REVIEW: Scoring with the Wrong Twin by Naima Simone
Dear Naima Simone,
Some of my friends on Twitter told me I should read this book. I was promised a smoking hot hero and some smoking hot sex. So of course, I bought it.
They were right. Zephirin Black is a mighty fine man and the sex scenes were indeed hot. They were also inventive and fun.
I didn’t read the blurb before one-clicking. Perhaps that was a good thing because ordinarily I don’t go for books where one of the main characters lies to the other for a large part of the book. Sometimes it can work – a hero undercover for instance. But it can be a tough sell for me. Here, Sophia Cruz is persuaded by her supermodel-in-the-making sister, Giovanna, to pose as her during a shoot for Sports Unlimited magazine so Giovanna can walk a catwalk in Italy for a famed designer. The Sports Unlimited shoot was booked months in advance but it clashes with the Italy show and Giovanna desperately wants to further her career in Europe – without bailing on a longstanding commitment at home. As it happens, Sophia and Giovanna are identical twins. They are quite different in personality but, apart from Sophie having blue tips on her hair and some piercings, they are physically the same. With reluctance, Sophia agrees.
At the shoot, she is confronted with the gorgeousness that is Zephirin Black, a tight end for the Washington Warriors football team. He is six foot six of handsome muscles and she is overwhelmed by the attraction she feels.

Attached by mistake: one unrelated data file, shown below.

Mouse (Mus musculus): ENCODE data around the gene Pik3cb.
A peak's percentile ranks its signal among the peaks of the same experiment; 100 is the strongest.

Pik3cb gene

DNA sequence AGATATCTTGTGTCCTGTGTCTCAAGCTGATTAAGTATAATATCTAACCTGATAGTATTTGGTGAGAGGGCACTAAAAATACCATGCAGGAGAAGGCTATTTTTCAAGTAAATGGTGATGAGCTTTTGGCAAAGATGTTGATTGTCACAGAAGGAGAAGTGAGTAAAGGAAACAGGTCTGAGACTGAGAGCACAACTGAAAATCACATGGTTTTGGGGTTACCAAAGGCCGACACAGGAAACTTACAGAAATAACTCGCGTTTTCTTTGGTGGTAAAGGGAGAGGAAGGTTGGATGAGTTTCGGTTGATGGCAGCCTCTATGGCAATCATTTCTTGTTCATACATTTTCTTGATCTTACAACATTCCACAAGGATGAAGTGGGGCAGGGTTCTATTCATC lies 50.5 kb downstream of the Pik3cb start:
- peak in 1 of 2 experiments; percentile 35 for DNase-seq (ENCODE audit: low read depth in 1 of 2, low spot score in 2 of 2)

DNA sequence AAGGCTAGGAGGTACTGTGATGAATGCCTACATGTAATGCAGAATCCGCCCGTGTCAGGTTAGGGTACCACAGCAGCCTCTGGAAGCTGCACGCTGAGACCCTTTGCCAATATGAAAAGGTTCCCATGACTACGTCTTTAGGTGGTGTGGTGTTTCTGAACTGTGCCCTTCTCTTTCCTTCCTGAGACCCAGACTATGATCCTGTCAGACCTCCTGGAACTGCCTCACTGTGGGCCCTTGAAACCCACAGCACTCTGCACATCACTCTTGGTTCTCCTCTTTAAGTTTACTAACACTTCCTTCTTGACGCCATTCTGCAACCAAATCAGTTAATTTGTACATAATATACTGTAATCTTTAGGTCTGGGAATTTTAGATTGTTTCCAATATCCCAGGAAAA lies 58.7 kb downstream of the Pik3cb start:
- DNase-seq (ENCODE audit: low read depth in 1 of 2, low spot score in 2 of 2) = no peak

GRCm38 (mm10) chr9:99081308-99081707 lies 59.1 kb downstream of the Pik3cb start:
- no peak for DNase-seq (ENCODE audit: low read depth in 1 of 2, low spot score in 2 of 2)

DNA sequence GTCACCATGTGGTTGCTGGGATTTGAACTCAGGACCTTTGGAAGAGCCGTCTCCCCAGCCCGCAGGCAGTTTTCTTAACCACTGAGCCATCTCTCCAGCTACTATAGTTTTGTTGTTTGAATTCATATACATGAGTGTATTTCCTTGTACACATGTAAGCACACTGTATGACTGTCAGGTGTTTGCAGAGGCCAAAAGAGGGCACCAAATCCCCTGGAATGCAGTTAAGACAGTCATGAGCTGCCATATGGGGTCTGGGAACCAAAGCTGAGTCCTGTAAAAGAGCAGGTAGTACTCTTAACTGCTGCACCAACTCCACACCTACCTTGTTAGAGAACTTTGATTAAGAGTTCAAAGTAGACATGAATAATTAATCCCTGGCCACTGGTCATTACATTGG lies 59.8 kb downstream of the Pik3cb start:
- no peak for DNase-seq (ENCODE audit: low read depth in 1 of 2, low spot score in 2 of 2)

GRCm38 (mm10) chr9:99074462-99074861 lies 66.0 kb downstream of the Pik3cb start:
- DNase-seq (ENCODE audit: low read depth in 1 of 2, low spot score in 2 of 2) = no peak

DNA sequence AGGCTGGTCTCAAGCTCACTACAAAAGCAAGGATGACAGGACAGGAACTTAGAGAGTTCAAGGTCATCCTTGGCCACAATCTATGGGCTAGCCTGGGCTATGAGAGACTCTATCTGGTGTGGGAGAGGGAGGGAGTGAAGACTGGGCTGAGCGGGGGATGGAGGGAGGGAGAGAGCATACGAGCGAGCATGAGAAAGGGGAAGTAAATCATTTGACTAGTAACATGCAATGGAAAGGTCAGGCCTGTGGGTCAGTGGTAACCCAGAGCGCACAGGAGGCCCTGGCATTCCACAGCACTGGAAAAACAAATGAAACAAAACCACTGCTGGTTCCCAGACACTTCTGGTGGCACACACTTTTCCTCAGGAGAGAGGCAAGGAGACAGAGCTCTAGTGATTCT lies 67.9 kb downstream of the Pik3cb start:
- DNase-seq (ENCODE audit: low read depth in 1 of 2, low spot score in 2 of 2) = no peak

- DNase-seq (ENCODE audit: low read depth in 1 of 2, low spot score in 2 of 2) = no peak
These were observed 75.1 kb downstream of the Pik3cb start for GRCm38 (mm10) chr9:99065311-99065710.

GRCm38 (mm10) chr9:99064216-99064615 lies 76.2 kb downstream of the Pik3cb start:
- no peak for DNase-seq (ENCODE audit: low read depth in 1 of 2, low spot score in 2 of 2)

God, I promise if you get me through this without me embarrassing myself, I’ll start attending mass more than twice a year. I’ll stop lying to Mama about her arroz con pollo, and quit thinking evil, homicidal thoughts about Brian… But I’m gonna need you to increase my faith on that last one. I mean, he’s a complete douche.
Zephirin had met Giovanna before and found her aloof but this Giovanna is totally different. The chemistry between them is off the charts.
At the shoot, Sophia has to pretend to be Giovanna. If she lets slip she is not, it could do a lot of damage to Giovanna’s career. But afterwards, when she happens to meet up with Zephirin in a local bar, the imperative to lie is not quite as clear cut. Yes, she doesn’t know Zephirin and he could rat her out to Sports Unlimited but really, it didn’t seem very likely to me. Zephirin makes it clear that honesty is his number one rule when it comes to any kind of relationship. He’s been terribly burned by his ex-girlfriend, who lied to and manipulated him and just about ruined him. Honesty is very important to him. My own feeling was that had Sophia fessed up at the bar or before they had sex, Zephirin would have been likely to shrug it off. She would have been honest with him from the first opportunity where it wouldn’t burn her sister and it would have been something of a risk (though not a big one IMO) in that Zephirin could make trouble for Giovanna if he was so inclined. I was kind of hoping that she would. She certainly thought about it. But she didn’t.